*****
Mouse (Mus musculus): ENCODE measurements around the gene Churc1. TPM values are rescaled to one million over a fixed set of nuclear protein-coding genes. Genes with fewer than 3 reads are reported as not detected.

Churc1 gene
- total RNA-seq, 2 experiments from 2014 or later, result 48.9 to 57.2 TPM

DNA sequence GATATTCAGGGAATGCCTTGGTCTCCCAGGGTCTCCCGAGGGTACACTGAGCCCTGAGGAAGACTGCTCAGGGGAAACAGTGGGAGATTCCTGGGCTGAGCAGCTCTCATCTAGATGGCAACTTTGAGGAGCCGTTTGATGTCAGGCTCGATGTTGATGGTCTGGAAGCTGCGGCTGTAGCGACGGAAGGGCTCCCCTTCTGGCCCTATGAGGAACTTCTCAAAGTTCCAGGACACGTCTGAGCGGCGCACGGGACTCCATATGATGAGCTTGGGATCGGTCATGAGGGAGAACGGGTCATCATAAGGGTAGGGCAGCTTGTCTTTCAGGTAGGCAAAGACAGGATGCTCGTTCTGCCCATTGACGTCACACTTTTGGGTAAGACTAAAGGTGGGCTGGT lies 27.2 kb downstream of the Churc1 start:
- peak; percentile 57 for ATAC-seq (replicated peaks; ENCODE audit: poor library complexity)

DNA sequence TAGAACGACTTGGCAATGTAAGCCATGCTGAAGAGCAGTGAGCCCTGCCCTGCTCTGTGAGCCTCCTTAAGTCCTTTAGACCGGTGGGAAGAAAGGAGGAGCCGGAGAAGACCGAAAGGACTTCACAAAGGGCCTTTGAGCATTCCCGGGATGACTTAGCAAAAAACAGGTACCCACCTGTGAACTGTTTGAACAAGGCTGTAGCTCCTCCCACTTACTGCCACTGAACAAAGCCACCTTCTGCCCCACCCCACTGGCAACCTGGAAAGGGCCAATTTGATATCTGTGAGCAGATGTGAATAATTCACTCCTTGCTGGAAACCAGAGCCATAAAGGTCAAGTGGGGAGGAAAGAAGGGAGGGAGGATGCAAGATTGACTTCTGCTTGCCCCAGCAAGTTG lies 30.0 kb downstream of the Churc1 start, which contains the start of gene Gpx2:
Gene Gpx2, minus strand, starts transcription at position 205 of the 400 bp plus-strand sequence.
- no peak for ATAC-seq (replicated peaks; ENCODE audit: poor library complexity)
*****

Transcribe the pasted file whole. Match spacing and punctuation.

Mouse (Mus musculus): ENCODE measurements around the gene Churc1. TPM values are rescaled to one million over a fixed set of nuclear protein-coding genes. Genes with fewer than 3 reads are reported as not detected.

Churc1 gene
- total RNA-seq, 2 experiments from 2014 or later, result 48.9 to 57.2 TPM

DNA sequence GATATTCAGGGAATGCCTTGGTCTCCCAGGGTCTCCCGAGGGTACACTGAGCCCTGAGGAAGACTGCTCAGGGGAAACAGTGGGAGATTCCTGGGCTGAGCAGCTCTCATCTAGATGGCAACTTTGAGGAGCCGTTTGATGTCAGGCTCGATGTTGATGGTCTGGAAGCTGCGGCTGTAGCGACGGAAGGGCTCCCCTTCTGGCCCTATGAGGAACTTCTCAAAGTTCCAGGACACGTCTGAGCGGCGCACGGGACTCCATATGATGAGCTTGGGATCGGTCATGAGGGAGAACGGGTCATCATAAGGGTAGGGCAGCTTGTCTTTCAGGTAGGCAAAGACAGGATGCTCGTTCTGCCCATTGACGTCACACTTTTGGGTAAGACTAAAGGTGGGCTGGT lies 27.2 kb downstream of the Churc1 start:
- peak; percentile 57 for ATAC-seq (replicated peaks; ENCODE audit: poor library complexity)

DNA sequence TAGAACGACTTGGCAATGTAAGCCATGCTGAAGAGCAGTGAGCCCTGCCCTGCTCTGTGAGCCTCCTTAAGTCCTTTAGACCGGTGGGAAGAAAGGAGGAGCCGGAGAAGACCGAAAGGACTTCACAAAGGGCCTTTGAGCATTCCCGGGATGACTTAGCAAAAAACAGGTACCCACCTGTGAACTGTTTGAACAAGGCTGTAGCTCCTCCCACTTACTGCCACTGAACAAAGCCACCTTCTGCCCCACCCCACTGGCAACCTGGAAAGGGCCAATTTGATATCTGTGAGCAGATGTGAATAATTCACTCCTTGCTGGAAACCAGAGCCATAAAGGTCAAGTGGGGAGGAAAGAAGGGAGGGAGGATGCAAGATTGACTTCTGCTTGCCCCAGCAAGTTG lies 30.0 kb downstream of the Churc1 start, which contains the start of gene Gpx2:
Gene Gpx2, minus strand, starts transcription at position 205 of the 400 bp plus-strand sequence.
- no peak for ATAC-seq (replicated peaks; ENCODE audit: poor library complexity)